To commemorate the 100th anniversary of the end of the First World War, I have reached back into the Forgotten Alberta archives to re-post a retrospective on the impact of the Great War on Palliser’s Triangle.
This article was originally published in the Prairie Post East on November 16, 2012
It has been said the Canadian nation was born on the battlefields of Europe during the First World War.
While the end of the war in 1918 marked a new beginning for Canada, its commencement four years earlier signaled the beginning of the end for many southeastern Alberta communities.
Following the declaration of war in 1914, overseas investment in mines, farms, railways and irrigation projects across Palliser’s Triangle dried up nearly overnight.
The economic and social fallout that ensued forever altered the landscape of Alberta’s southeast, and helped inflame ethnic tensions that smoldered long after conflict ceased.
As detrimental as the entire episode seems today, back in the summer of 1914, declaration of war was seen as cause for celebration.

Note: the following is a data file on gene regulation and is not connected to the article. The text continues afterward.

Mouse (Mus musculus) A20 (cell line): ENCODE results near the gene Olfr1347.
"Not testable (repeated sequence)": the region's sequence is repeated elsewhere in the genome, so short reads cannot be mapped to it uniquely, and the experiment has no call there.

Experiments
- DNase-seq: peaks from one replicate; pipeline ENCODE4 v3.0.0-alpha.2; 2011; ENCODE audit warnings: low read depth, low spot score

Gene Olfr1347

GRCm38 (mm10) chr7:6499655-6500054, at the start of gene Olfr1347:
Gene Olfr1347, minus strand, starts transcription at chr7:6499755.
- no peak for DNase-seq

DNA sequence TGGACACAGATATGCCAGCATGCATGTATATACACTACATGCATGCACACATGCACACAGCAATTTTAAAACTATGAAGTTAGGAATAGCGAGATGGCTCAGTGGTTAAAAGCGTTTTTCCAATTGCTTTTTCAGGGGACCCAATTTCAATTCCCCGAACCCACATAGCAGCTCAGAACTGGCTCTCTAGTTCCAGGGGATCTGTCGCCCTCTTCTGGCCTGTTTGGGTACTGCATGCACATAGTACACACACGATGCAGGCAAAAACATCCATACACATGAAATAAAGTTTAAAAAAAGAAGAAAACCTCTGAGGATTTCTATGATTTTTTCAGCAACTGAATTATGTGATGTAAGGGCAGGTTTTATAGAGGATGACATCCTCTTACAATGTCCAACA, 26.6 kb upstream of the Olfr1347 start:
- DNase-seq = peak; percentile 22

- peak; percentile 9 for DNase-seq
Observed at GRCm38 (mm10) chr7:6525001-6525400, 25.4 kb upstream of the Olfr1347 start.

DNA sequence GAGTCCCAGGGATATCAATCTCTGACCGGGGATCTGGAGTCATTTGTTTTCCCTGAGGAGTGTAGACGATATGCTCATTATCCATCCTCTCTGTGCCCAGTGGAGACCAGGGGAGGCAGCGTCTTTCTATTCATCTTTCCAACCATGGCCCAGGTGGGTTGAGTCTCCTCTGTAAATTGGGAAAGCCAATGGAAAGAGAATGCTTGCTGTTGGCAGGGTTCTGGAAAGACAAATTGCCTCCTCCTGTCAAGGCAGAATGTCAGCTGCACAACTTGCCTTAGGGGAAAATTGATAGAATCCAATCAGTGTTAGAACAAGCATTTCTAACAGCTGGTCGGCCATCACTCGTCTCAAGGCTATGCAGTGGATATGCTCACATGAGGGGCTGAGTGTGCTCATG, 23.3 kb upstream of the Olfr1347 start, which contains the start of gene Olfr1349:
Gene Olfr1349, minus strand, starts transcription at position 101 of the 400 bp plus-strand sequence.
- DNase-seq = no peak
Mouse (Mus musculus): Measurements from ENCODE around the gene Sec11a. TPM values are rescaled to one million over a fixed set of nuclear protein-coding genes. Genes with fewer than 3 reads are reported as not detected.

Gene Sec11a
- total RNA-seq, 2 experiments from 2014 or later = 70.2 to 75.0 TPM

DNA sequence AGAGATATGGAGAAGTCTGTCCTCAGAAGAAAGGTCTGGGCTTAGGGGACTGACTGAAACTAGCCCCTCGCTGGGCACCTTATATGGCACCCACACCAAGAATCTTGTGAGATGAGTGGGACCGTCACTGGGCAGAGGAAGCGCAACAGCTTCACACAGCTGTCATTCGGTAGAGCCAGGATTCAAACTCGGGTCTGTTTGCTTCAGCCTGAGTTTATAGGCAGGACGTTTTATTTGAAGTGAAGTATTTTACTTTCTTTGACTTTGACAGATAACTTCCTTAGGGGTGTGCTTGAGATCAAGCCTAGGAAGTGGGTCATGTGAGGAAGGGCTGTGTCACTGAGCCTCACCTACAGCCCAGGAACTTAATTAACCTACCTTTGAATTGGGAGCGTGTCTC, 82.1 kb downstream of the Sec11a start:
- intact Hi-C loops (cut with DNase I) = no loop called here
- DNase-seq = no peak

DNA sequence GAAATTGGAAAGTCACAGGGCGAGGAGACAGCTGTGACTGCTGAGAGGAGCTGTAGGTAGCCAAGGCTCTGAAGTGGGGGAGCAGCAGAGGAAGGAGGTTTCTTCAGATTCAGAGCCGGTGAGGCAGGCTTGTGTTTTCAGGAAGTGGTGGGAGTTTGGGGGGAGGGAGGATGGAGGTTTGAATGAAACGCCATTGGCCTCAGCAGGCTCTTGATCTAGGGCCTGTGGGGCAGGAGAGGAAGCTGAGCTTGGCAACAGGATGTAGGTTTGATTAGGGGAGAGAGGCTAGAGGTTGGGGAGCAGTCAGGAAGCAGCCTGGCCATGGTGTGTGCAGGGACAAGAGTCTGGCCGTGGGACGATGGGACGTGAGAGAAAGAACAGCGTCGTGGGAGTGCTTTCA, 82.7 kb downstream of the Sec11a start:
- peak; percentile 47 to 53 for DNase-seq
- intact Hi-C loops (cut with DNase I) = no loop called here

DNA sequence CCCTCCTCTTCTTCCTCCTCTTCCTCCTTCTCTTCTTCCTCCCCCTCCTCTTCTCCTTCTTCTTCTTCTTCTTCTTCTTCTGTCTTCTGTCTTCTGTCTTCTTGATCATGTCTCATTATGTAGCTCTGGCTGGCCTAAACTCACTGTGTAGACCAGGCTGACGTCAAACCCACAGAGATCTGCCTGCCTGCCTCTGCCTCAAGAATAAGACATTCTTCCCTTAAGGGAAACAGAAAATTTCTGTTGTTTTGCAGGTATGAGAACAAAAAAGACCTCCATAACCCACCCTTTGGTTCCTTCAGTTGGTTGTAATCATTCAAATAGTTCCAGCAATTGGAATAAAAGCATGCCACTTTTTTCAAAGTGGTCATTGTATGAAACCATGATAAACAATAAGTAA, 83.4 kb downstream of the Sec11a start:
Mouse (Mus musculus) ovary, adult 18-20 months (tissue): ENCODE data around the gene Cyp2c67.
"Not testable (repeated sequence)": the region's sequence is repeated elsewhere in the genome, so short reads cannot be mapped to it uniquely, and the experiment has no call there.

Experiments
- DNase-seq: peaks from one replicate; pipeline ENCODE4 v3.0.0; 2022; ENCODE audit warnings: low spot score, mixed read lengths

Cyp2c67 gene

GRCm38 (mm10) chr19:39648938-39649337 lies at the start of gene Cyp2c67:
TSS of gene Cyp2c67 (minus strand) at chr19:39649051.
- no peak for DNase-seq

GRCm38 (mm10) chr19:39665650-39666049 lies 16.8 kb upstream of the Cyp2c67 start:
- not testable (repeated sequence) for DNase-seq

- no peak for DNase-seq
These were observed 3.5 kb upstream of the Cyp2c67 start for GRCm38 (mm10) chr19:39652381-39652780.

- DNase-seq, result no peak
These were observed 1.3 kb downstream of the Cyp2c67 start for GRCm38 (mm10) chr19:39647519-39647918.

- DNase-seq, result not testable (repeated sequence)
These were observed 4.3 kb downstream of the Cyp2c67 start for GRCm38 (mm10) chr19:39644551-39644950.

Continue reading In remembrance: The Great War took its toll on Alberta’s southeast
Thanks to Joe McFarland at CHQR770 yesterday for the amazing opportunity to talk about ghost towns – specifically (old) Bow City and Alderson (a.k.a Carlstadt, a.k.a. Langevin). It was lots of fun, with minimal stammering.
I have embedded the podcast of yesterday’s broadcast below for your listening enjoyment. You can check out the scary situation at Calgary City Hall first, or fast forward to 6:55 where my interview kicks in.
For reference, here are a few links to content on the site about Alderson, and (old) Bow City:
Also be sure to check out Empire of Dust by David C. Jones – a compelling read that has influenced me greatly.
As any blogger can attest, when you publish content online, you’re never sure where it will end up. Earlier this year, I was pleased to discover several short videos from 2012 (!) that had apparently been inspired by articles published on this site, and on VulcanCountyHistory.com.
Several of these videos, produced by students at the Alberta College of Art & Design, were interpretations of an article I penned in 2011: “Who are the forgotten dead of Vulcan County?”
Who are the forgotten dead of Vulcan County?
I contacted Marion Garden, the Director of Marketing & Communications at ACAD to learn more, and she was kind enough to furnish me with some information about the videos. Ms. Garden forwarded a quick explanation from Kurtis Lesick, Assistant Professor, Media Arts , who was behind the project. He offered the following explanation for the videos:
Continue reading The Forgotten Dead, remembered.